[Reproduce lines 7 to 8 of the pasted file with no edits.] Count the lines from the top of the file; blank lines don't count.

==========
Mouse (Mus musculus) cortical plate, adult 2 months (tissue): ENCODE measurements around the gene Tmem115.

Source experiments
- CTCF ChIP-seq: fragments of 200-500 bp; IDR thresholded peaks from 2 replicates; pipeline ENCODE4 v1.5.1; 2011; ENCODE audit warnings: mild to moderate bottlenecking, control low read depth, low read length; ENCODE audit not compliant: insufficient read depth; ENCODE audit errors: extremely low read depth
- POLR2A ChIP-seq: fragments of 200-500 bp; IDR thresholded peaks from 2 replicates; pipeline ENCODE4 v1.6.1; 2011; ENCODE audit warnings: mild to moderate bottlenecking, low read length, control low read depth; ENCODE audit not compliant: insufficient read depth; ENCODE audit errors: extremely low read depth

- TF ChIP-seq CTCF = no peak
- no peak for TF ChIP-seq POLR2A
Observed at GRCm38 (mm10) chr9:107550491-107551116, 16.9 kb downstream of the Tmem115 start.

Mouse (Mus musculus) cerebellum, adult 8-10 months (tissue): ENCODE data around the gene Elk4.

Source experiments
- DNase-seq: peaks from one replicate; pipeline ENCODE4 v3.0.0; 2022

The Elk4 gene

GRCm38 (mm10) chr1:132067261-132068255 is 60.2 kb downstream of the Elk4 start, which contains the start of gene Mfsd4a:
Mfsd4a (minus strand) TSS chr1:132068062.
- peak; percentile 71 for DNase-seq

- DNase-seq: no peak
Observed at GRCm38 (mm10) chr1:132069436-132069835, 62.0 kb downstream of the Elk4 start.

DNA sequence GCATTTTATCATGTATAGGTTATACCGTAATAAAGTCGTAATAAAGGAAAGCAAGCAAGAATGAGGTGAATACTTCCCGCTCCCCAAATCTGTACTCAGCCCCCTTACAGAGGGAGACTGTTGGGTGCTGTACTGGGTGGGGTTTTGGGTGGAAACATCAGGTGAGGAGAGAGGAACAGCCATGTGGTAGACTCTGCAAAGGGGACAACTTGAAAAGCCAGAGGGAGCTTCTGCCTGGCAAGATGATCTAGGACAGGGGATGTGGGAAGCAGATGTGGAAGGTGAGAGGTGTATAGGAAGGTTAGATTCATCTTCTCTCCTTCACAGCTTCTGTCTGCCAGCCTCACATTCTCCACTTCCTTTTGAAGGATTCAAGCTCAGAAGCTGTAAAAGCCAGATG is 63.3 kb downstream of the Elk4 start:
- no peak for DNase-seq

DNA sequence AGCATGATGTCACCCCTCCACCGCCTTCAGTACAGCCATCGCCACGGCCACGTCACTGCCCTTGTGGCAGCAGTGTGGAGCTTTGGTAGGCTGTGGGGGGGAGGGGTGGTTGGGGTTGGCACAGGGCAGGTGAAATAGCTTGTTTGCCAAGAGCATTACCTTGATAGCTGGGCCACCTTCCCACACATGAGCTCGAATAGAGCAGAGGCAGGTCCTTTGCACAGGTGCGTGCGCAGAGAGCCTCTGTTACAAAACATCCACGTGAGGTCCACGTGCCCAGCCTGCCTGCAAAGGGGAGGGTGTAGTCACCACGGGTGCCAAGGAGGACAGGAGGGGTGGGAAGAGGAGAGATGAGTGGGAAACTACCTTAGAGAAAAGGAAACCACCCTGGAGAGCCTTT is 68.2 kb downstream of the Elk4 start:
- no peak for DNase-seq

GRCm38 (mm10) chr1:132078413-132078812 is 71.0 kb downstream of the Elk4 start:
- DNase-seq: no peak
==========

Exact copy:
Observed at GRCm38 (mm10) chr9:107550491-107551116, 16.9 kb downstream of the Tmem115 start.

Mouse (Mus musculus) cerebellum, adult 8-10 months (tissue): ENCODE data around the gene Elk4.